If the dog kills somebody, his owner will be sentenced for up to 14 years or get an unlimited fine.
If the dog causes damage to any form of property that does not belong to you, you may be liable to cover the costs under the Animals Act 1971. Most pet insurances have this clause included.
Additionally, under the Highway Code the dogs must not be let out on the road on his own. All dogs must be kept on a short lead when walking on the pavement, road or path shared with cyclists or horse riders.
DOGS & LIVESTOCK
It is forbidden for the dog to worry or chase livestock, flush game birds, or disturb wild life on one’s land. If the farmer believes that your dog is creating a stressful situation or can potentially injure his animals, he is allowed to kill the dog.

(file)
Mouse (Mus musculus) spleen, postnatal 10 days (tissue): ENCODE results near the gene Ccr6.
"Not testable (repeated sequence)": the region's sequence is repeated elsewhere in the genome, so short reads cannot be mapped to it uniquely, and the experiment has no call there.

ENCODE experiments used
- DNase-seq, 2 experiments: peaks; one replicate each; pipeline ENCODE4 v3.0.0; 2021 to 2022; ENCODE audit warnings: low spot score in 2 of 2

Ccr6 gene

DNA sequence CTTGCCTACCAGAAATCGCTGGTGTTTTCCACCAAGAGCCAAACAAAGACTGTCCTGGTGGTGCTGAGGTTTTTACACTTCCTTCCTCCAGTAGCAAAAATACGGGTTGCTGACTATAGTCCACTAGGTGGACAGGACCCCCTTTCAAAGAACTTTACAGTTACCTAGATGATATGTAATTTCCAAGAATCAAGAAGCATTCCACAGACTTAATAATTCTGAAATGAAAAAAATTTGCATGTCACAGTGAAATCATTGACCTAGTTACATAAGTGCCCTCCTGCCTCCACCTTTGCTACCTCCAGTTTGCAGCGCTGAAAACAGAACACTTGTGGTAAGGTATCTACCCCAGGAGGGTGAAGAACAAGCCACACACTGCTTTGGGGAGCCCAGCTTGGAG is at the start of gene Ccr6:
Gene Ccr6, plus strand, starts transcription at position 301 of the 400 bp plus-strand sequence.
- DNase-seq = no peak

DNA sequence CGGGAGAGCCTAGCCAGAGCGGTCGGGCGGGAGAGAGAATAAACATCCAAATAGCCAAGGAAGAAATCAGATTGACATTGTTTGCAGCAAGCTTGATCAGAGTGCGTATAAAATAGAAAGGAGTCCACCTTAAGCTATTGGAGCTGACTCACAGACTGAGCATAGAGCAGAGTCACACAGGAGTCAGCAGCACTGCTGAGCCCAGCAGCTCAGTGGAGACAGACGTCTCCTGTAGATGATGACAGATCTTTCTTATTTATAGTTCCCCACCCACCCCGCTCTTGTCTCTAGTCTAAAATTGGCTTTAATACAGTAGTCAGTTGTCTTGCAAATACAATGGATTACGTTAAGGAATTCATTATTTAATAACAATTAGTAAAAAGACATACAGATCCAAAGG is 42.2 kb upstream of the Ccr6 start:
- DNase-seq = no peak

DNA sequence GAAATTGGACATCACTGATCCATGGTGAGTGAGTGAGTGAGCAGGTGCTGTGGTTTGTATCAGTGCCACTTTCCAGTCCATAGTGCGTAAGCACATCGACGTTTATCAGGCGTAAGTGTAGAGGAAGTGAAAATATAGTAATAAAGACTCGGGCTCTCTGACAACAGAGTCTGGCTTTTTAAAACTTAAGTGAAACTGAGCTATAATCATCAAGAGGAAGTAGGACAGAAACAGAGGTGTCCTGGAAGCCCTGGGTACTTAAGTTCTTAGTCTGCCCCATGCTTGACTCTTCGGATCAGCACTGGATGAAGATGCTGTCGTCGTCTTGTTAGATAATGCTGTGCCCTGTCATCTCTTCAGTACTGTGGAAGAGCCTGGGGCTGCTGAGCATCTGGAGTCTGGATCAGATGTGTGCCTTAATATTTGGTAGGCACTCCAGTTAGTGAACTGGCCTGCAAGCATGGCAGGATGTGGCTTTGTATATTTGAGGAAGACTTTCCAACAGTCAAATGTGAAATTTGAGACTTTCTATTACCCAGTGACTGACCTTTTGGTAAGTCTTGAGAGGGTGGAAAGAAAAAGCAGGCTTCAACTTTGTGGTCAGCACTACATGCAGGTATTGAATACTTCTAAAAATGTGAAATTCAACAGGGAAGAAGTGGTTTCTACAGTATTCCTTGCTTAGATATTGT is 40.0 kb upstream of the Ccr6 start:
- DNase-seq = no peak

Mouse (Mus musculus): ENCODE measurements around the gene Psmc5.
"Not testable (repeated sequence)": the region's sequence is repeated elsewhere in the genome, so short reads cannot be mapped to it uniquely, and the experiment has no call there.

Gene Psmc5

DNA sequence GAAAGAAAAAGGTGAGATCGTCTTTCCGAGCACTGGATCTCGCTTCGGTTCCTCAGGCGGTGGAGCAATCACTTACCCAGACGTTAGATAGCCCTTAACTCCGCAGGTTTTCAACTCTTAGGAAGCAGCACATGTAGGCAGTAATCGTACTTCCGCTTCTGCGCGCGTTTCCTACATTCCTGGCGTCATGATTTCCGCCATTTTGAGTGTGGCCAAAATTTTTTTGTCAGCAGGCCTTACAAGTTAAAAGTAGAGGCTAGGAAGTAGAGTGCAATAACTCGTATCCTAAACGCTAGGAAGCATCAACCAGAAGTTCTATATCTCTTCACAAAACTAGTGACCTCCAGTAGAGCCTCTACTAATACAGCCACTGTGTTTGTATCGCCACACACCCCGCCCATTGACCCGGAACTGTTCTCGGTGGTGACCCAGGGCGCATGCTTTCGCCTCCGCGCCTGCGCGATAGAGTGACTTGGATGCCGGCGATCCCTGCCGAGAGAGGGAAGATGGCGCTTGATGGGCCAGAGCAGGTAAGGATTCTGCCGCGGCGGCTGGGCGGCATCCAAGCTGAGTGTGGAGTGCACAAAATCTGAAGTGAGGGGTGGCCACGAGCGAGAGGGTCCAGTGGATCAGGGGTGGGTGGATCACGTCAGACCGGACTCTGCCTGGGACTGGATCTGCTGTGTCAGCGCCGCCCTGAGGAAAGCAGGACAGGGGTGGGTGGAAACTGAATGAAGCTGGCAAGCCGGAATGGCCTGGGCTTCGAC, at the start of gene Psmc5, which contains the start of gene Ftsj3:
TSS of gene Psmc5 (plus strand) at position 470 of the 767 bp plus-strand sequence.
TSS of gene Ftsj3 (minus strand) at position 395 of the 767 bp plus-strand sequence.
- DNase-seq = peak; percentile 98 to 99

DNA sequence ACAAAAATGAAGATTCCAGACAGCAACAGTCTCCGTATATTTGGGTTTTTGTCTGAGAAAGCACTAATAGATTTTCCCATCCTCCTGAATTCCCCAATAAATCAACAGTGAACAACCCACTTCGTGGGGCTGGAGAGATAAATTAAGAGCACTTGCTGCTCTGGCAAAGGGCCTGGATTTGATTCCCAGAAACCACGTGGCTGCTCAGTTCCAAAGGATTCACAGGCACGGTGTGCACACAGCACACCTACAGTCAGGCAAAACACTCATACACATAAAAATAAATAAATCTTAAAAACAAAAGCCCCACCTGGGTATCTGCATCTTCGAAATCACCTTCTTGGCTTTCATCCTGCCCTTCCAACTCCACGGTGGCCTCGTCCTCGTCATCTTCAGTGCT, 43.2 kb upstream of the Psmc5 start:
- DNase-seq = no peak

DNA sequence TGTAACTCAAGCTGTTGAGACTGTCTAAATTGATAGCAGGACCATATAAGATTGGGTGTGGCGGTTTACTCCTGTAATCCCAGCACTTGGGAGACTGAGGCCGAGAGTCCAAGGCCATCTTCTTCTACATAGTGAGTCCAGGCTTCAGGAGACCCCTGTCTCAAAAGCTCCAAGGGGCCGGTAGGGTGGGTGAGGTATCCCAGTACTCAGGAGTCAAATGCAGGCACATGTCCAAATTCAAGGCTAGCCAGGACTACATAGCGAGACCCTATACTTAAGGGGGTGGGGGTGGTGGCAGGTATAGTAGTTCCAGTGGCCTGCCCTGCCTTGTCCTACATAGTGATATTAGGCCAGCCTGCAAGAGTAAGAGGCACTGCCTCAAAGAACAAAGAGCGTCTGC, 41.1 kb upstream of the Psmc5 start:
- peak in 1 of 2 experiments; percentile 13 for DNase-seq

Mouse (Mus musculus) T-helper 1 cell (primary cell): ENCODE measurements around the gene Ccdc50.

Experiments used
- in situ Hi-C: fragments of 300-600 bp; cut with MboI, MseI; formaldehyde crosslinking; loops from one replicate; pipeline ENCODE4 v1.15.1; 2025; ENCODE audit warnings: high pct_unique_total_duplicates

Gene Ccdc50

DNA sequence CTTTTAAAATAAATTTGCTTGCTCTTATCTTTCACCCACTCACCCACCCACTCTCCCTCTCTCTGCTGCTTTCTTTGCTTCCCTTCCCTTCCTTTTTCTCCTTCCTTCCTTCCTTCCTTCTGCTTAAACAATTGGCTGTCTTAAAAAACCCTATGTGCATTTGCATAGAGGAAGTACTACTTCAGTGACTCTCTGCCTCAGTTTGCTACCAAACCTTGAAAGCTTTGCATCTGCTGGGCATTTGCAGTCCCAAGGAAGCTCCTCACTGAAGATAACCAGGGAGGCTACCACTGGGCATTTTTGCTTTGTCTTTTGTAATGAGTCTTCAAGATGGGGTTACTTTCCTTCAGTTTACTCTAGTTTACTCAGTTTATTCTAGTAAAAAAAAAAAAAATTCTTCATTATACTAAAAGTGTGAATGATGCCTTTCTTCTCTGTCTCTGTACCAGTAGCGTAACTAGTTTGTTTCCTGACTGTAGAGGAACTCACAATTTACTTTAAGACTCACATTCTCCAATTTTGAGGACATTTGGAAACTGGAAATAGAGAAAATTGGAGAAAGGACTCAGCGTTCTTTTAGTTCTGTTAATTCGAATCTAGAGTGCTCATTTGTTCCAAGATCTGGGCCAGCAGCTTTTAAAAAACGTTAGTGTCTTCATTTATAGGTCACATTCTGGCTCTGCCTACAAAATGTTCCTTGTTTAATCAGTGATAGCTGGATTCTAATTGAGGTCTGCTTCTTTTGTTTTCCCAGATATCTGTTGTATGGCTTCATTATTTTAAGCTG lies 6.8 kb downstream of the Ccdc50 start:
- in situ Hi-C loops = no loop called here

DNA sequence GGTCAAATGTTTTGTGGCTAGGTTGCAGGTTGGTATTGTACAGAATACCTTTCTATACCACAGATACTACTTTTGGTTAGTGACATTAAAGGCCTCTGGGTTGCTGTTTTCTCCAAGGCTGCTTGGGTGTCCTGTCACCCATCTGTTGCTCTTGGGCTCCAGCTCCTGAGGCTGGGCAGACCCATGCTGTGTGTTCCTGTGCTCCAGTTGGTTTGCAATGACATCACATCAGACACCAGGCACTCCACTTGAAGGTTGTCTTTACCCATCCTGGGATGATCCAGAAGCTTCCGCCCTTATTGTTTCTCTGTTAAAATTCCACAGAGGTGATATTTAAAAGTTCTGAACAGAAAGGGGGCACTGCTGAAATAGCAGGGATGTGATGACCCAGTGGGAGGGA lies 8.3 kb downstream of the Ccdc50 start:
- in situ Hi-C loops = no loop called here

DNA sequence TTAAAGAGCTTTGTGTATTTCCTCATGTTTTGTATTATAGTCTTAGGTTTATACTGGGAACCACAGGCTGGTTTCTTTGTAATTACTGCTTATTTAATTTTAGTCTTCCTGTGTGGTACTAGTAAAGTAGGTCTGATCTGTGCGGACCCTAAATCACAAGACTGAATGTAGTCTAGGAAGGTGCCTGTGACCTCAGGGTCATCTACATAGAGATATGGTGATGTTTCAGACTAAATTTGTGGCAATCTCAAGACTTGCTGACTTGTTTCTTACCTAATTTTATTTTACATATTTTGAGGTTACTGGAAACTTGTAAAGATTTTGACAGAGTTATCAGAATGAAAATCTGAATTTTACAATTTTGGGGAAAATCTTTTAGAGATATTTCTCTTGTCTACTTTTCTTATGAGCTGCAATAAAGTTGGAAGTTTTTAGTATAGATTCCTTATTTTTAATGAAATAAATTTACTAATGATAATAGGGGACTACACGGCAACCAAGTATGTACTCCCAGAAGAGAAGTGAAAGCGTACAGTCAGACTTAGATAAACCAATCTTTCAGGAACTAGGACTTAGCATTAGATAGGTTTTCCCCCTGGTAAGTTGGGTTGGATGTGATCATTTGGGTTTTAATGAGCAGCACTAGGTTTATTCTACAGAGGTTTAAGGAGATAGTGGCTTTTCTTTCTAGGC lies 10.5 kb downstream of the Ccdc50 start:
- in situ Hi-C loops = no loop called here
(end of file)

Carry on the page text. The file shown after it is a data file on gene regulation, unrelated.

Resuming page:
However, the laws that protect public rights of way including public footpath and bridleways, do not impose any rules about how dog owners should behave whilst on the path/bridleway. There is also no legal requirement for dogs to be on a lead or under control in sensitive situations or near the live stock. But the rules only protect the walkers if the dog owners and their dogs stick to the legally approved path or route. If the dog runs into the field or land off the public path, he can fall into the Dogs and Livestock part of the Dogs in Public Places Law.
The dogs should also be kept on a lead of no more than 2m in length when near the live stock, farm animals or ground-nesting birds between 1 March and 31 July each year. There is no definition to the distance between the dog and the livestock and there is no criminal offence for those dog owners who break the rules, however, those owners may be temporarily denied the right to walk in these areas.